White Sox agree to $2 million, 1-year deal with Beckham, cut Viciedo



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CHICAGO — The White Sox were looking to add versatility to their lineup, so they decided to bring back infielder Gordon Beckham after trading him last season.

Beckham agreed to a $2 million, one-year contract with Chicago, which cleared a roster spot by designating outfielder Dayan Viciedo for assignment on Wednesday.

General manager Rick Hahn wanted to give manager Robin Ventura more options.

"It certainly was very important for us," Hahn said, "to find a way to provide more flexibility in the lineups for Robin so that he has the ability to play matchups more easily — defensive substitutions, offensive matchups, left-right matchups when appropriate. Signing Gordon is another step in that direction."

Beckham has spent almost all of his six big league seasons with the White Sox, who traded him to the Los Angeles Angels on Aug. 21. He made $4,175,000 last season, when he hit .226, and Los Angeles declined to offer him a contract by the Dec. 2 deadline, making him a free agent.

He said he is excited to return to the White Sox, particularly with the team poised to contend in the AL Central after back-to-back losing seasons. Chicago added pop to its lineup by signing Adam LaRoche and bolstered its rotation by trading for right-hander Jeff Samardzija. The White Sox also brought in closer David Robertson and outfielder Melky Cabrera, along with reliever Zach Duke.

"The moves have definitely been eye-opening," Beckham said. "There's definitely a willingness to win. I think it's going to be a good team. It's going to be fun to win. I was really keen on the fact of coming back and winning in Chicago. That was important to me."

Beckham also said he is in a better place mentally than he was when the White Sox traded him.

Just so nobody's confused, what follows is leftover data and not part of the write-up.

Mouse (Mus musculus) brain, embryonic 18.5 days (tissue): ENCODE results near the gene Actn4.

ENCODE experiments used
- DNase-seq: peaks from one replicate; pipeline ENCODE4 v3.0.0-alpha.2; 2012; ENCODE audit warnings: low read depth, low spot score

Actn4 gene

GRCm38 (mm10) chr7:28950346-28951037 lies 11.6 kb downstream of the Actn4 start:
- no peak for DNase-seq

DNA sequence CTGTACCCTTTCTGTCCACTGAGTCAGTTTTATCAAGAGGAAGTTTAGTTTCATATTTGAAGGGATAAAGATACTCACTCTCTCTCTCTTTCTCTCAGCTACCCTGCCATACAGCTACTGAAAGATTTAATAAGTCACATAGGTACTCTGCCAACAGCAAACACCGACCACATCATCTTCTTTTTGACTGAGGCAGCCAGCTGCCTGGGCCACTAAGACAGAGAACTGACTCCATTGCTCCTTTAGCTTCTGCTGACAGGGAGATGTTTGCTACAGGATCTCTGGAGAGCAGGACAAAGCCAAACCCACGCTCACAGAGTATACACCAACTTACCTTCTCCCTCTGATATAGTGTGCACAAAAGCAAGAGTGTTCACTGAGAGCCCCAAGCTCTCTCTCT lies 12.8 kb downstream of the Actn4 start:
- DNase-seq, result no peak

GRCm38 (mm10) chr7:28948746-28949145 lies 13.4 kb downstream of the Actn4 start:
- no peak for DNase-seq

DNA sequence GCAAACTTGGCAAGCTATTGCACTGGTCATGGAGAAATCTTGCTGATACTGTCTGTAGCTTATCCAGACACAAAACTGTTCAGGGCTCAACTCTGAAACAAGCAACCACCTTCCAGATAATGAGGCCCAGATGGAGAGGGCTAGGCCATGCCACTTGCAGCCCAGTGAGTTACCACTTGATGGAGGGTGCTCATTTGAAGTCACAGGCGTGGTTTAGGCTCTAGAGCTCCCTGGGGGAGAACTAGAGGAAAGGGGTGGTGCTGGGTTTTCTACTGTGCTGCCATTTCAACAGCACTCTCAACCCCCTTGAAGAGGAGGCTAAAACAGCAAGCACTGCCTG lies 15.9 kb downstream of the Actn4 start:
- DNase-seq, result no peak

"Getting away was good for me just in general. (I) needed some time not only to reboot but also to work on my game," he said.

Drafted with the eighth pick overall by Chicago in 2008, Beckham is a career .245 hitter. He owns the second- and third-highest single-season fielding percentages by a White Sox second baseman (.9899 in 2012 and .9889 in 2011). But with Micah Johnson and Carlos Sanchez expected to compete for the second base job, Hahn envisions Beckham filling in there as well as at third and shortstop.

"If either Micah or Carlos locks down second base, then Gordon has the ability to take some of the pressure off of them occasionally at second as well as fill in perhaps at third base for Conor (Gillaspie) against some lefties as well as take some of the load off of Alexei (Ramirez at shortstop).

Emilio Bonifacio can also back up at second and third and play all three outfield spots. With Beckham's arrival lightening Bonifacio's infield load, Hahn said that Viciedo became expendable, and the White Sox will try to "flesh out" any interest in him. Chicago has 10 days to trade Viciedo, send him outright to the minor leagues or place him on release waivers.

"He's still young and he still has a world of talent and a great deal of power that we've all seen on display over a number of years," Hahn said. "It's not going to surprise any of us in the least if he goes on to have a very successful career elsewhere."

The 25-year-old Viciedo hit .231 with 21 homers and 58 RBIs in 2014. He agreed Jan. 12 to a $4.4 million, one-year contract, and Chicago would be responsible for $721,311 in termination pay if he's released.

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